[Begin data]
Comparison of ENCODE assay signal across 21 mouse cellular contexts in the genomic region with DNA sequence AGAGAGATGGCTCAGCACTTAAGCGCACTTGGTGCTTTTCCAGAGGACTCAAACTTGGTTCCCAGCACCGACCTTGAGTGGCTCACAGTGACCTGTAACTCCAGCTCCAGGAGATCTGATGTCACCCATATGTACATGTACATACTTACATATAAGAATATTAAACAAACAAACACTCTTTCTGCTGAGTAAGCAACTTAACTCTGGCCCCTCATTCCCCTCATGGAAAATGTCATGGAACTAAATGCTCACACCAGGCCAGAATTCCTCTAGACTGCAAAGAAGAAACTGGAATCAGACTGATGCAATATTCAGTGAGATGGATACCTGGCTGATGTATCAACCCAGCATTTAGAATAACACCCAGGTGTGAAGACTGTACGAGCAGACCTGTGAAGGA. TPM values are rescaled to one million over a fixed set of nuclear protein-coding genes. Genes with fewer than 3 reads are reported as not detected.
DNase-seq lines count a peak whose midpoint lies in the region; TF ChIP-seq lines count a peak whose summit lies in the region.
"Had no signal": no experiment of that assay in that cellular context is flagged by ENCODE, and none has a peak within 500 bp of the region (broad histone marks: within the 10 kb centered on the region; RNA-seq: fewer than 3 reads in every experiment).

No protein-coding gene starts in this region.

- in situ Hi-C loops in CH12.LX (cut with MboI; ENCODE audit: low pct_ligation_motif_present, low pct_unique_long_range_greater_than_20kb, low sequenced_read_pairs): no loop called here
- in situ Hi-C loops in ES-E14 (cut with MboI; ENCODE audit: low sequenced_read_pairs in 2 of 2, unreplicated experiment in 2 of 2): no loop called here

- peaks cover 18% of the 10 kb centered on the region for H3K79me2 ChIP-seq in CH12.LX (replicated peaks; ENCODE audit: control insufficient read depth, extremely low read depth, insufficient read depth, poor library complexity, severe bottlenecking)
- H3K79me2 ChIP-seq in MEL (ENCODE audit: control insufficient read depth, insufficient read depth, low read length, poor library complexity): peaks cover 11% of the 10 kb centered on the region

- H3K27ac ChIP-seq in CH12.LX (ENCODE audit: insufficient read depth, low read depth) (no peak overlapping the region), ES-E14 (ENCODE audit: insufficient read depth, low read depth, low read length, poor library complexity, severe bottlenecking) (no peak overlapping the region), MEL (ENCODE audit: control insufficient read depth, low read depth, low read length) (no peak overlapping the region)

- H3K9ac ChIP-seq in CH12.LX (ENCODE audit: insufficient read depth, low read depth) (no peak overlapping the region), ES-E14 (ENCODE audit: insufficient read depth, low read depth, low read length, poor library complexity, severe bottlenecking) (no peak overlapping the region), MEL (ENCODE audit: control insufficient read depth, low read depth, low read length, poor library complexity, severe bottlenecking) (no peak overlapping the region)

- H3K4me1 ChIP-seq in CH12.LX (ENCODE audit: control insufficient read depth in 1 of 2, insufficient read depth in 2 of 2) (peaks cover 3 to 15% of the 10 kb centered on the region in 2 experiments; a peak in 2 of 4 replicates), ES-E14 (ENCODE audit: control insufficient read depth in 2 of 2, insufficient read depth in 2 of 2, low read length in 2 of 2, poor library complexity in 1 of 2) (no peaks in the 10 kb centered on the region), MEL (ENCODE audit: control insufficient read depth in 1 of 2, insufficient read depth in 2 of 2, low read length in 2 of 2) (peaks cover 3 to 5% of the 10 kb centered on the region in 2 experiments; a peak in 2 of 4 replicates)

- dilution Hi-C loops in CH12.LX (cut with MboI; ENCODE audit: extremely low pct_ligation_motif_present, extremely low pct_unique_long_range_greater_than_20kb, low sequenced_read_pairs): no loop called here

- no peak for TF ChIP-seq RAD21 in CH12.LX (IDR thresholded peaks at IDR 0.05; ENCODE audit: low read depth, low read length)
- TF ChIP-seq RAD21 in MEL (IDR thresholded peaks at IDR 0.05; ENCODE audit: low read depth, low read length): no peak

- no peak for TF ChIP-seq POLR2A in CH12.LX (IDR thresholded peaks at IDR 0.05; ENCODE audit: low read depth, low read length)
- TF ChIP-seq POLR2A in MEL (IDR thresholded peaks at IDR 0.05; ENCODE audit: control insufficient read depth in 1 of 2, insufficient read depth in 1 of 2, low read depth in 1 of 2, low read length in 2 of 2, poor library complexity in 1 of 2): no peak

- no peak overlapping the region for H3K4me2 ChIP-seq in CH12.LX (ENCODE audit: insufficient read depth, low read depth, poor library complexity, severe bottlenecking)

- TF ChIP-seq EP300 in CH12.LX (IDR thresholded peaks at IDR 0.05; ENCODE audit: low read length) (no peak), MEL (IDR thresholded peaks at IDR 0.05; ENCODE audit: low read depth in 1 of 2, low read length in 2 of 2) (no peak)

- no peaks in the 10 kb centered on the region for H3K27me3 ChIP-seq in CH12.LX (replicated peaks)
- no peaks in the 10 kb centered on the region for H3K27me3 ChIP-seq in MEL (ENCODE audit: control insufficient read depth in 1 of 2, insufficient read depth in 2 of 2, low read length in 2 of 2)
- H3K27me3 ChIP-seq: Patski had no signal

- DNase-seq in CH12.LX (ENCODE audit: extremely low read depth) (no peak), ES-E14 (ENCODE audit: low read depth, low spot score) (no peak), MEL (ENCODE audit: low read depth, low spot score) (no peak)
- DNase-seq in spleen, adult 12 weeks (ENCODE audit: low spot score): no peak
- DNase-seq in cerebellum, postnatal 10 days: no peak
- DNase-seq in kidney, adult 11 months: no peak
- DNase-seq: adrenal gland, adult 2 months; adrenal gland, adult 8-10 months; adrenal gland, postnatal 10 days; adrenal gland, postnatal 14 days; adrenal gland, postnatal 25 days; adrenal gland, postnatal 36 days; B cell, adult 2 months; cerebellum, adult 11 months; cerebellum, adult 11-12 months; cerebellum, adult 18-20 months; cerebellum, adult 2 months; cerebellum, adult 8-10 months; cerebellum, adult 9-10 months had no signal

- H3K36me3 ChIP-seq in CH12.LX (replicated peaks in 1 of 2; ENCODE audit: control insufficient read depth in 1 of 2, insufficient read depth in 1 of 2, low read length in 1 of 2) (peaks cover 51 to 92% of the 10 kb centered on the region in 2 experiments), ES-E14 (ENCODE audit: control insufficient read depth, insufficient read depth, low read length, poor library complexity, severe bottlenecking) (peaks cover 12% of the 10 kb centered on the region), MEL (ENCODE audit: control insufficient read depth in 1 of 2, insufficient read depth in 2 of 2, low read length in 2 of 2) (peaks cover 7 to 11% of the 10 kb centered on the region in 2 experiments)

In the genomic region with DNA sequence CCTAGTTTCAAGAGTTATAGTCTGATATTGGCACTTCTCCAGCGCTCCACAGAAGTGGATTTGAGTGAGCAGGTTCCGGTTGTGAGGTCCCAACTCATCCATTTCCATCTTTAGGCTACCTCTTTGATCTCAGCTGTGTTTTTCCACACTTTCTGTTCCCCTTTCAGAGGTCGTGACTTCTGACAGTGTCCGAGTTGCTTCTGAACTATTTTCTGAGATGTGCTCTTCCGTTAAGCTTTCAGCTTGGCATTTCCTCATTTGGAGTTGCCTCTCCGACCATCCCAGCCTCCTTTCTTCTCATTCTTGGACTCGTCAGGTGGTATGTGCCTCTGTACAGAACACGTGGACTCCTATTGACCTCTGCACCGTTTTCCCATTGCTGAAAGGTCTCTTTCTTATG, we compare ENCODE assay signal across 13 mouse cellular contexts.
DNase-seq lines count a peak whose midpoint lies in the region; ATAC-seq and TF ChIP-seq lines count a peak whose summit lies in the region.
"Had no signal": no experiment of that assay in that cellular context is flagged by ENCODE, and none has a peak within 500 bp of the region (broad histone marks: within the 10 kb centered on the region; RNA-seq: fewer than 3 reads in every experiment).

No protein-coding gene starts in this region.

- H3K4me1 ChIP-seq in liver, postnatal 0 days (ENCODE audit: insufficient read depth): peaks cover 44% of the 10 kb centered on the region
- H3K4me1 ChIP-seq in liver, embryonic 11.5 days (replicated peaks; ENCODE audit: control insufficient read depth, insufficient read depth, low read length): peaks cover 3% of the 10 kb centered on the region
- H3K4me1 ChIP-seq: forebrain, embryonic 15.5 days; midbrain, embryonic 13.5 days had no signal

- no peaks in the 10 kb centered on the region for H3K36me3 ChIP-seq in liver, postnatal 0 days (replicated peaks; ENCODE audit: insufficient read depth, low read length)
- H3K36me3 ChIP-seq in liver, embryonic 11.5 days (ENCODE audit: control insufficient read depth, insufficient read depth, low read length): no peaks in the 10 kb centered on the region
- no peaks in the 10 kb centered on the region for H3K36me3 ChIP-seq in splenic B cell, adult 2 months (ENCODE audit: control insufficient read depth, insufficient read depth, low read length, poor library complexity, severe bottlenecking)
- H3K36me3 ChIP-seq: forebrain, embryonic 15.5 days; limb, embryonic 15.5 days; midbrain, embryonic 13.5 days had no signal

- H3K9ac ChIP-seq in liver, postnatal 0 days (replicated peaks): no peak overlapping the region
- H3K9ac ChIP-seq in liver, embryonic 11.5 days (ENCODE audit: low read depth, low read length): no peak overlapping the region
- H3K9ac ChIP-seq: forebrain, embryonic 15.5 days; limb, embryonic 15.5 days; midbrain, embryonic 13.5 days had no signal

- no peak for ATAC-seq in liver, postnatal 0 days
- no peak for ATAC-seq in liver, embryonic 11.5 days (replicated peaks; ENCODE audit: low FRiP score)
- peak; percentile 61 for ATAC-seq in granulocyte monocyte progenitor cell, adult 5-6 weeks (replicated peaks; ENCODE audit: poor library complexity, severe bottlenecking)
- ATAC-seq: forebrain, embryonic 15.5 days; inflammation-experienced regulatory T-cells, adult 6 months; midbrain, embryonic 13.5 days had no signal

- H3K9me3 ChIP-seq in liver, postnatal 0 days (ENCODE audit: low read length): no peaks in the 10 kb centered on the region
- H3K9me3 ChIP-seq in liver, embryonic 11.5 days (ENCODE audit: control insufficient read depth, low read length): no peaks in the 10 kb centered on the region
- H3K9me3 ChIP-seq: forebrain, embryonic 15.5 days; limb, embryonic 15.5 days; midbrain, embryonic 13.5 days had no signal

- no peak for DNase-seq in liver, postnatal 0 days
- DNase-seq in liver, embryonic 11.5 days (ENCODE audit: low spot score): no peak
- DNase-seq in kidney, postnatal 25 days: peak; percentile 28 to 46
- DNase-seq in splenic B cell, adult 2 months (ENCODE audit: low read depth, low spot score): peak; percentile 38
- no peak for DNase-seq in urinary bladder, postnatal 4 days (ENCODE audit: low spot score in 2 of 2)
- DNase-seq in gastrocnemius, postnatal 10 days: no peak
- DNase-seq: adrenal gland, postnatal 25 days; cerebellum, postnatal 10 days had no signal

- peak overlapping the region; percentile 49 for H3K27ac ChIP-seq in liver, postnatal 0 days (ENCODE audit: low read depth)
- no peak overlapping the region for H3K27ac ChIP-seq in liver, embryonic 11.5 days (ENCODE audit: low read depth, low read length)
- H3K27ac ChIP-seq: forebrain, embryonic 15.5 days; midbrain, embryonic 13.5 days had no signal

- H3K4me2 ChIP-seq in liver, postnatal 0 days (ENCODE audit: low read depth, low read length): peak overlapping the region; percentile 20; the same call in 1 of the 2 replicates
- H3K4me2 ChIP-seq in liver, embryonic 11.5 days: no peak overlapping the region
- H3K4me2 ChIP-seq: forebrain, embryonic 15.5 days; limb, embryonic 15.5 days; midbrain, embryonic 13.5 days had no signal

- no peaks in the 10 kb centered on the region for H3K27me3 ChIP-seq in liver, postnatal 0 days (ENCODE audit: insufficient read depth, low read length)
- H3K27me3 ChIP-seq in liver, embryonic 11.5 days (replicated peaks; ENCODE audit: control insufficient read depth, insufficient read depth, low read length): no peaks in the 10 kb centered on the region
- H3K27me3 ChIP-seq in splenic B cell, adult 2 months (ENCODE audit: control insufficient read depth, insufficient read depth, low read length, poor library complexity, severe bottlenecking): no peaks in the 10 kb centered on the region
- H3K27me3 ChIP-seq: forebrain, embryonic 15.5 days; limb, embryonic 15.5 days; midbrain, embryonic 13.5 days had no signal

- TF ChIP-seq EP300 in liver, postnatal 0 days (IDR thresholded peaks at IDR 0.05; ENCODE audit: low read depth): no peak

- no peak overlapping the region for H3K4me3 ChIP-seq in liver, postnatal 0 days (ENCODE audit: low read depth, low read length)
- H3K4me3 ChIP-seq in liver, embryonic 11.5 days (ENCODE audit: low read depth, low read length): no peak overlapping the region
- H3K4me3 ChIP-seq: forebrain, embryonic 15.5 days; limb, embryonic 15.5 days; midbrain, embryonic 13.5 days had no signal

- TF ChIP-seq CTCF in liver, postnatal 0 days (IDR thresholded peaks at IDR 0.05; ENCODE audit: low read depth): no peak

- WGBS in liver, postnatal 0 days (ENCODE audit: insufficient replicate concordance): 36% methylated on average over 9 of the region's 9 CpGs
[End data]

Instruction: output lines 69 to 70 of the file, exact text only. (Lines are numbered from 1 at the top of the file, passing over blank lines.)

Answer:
- H3K4me3 ChIP-seq: forebrain, embryonic 15.5 days; limb, embryonic 15.5 days; midbrain, embryonic 13.5 days had no signal

- TF ChIP-seq CTCF in liver, postnatal 0 days (IDR thresholded peaks at IDR 0.05; ENCODE audit: low read depth): no peak